R&D intensity in Canada declined from 2.1% of GDP in 2004 to 1.8% in 2008. This value is in line with the OECD (1.9%) but below the G7 average (2.2%).
Government financing of business R&D (2.3%) is low compared to the OECD average (6.7%). The rate of R&D tax subsidies is higher, especially for SMEs which benefit from a rate 45% higher than large firms.
>> Download all the charts and data in Excel (figures from 2005 - 2008)
Targeting New Growth Areas
Canada has a low number of patents (21 per million inhabitants in 2005-07) compared to the OECD (33) and the G7 average (48). Patents reveal a strong research specialization in environment, health and biotechnology.
Above 10% of Canadian patent portfolio in 2005-07 were dedicated to biotechnology. Biotechnology R&D accounts for above 11% of all business sector R&D in Canada, the third largest share after Ireland (22%) and Belgium (13%).
The share of broadband subscribers (29% in 2008) is the highest among G7 countries.
Competing in the World Economy
In 2007 Canada registered one of the largest trade deficits in high and medium-high technology goods among OECD countries. The same is true for the ICT manufacturing trade balance.
FDI inflows to Canada dropped by 97% in the first quarter of 2009, the largest decrease among G7 countries.
Over 65% of Canadian businesses purchased goods or services over the Internet in 2007, the highest share among G7 countries. On the contrary, the share of Canadian firms selling over the Internet (13%) was below the OECD average (17%). Over 90% of Canadian businesses had a broadband connection in 2008 against an OECD average of 83%.
In 1998-2008, the rate of labour productivity growth in Canada (1.3%) was below the OECD average (2.2%).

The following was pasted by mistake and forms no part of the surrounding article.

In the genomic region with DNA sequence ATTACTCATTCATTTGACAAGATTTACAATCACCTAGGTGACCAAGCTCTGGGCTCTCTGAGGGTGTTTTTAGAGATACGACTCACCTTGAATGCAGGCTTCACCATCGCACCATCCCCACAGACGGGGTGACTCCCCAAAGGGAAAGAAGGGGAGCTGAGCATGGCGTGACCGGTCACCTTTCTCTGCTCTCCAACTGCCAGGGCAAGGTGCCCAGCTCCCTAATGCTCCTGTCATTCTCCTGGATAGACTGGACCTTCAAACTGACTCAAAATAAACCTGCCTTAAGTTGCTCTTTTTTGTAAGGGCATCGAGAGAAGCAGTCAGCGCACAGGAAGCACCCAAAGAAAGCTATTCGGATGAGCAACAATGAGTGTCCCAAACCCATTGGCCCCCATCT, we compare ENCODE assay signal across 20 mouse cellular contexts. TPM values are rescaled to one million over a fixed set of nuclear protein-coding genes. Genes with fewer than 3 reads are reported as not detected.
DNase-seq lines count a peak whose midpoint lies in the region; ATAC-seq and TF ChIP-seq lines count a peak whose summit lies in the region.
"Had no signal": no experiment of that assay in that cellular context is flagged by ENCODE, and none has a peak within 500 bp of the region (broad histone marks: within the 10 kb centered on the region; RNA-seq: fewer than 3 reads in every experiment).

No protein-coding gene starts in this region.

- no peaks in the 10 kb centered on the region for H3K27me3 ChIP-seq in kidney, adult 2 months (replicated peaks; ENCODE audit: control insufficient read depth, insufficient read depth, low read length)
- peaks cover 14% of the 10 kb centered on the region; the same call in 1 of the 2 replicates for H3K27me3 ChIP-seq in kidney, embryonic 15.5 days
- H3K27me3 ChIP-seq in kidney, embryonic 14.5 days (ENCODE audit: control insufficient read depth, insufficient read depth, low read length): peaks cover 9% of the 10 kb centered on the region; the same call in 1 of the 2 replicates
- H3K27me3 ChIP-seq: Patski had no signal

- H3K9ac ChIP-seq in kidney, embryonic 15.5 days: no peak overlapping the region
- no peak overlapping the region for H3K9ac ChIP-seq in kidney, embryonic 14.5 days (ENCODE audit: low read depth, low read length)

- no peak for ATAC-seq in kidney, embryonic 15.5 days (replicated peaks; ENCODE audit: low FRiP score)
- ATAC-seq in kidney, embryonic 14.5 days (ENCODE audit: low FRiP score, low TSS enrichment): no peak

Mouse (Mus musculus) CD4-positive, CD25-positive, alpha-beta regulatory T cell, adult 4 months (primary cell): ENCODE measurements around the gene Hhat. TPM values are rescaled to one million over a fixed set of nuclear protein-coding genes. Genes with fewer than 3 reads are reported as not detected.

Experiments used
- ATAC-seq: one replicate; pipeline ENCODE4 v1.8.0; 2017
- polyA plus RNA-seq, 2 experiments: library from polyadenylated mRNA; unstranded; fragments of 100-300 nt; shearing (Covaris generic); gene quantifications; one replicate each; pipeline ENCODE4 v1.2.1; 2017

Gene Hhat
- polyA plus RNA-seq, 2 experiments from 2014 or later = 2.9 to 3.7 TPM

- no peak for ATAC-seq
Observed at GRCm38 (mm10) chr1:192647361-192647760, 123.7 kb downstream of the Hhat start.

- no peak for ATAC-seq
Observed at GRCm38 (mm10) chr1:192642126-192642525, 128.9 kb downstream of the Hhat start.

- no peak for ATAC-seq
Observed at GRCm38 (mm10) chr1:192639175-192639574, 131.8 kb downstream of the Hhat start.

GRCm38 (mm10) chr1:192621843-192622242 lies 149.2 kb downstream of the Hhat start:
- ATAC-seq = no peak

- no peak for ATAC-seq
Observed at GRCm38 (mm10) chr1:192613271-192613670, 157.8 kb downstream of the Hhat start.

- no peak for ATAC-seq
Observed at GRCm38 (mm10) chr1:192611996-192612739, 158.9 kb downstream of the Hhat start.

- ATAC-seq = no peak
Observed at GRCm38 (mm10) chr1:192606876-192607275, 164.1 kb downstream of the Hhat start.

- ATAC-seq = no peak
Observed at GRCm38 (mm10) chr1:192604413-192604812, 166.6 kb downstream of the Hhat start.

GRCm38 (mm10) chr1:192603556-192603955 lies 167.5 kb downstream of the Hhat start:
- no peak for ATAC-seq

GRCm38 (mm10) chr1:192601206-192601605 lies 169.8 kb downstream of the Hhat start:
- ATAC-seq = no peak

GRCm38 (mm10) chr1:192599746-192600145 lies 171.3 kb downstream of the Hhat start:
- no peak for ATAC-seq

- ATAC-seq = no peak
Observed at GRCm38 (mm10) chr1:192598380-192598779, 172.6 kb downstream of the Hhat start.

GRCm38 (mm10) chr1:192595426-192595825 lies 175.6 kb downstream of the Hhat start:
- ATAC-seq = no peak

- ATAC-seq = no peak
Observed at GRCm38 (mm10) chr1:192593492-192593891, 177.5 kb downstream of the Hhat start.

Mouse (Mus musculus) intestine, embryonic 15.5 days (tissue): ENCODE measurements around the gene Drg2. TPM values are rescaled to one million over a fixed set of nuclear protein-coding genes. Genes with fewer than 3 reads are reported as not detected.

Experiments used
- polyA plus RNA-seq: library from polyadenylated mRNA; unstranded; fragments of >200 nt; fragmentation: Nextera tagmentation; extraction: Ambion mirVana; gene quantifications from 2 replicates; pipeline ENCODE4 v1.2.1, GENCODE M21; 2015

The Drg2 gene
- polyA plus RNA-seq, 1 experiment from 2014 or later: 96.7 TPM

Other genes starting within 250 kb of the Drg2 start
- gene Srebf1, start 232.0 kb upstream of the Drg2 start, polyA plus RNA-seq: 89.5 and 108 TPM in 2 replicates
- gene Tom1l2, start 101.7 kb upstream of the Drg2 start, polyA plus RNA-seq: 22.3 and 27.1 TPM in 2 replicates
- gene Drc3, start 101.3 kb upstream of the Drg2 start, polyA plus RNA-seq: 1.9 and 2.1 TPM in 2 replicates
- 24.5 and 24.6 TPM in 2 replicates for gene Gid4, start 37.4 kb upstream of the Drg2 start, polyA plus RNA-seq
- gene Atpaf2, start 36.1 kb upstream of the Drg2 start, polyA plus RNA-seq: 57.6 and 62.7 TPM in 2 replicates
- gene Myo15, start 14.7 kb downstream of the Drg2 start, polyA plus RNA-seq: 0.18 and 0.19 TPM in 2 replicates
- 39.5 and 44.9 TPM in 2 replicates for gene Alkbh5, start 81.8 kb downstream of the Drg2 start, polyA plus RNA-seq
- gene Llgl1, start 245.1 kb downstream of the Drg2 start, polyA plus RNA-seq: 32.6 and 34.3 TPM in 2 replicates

Connecting to Global Research
The degree of international cooperation in innovation in Canada seems in line with the OECD area. International co-patenting – two or more inventors from different countries - and cross-border patents – the “owner” and the inventor from different countries – are close to the OECD average. R&D funds from abroad accounted for over 15% of total business enterprise R&D funding in Canada in 2007.
Foreign students accounted for almost 40% of all doctoral students in Canada, one of the highest rates in the OECD.
Investing in the Knowledge Economy
University graduation rates for women (44% in 2007) are higher than the OECD average (42%) but male rates (26%) are lower (29%).
Graduation rates in science and engineering are lower the OECD average both at the university and the doctoral level.
Tertiary-level education increased by 2.7% a year over 1998 and 2007. Science and technology occupations accounted for about 36% of total employment in Canada in 2008.
In Canada, a worker with a bachelor degree and above earns 1.8 times more than a worker with primary education and below. This is lower than the average wage premium from tertiary education among G7 (2.1) and OECD countries (2.0).
OECD Science, Technology and Industry Scoreboard 2007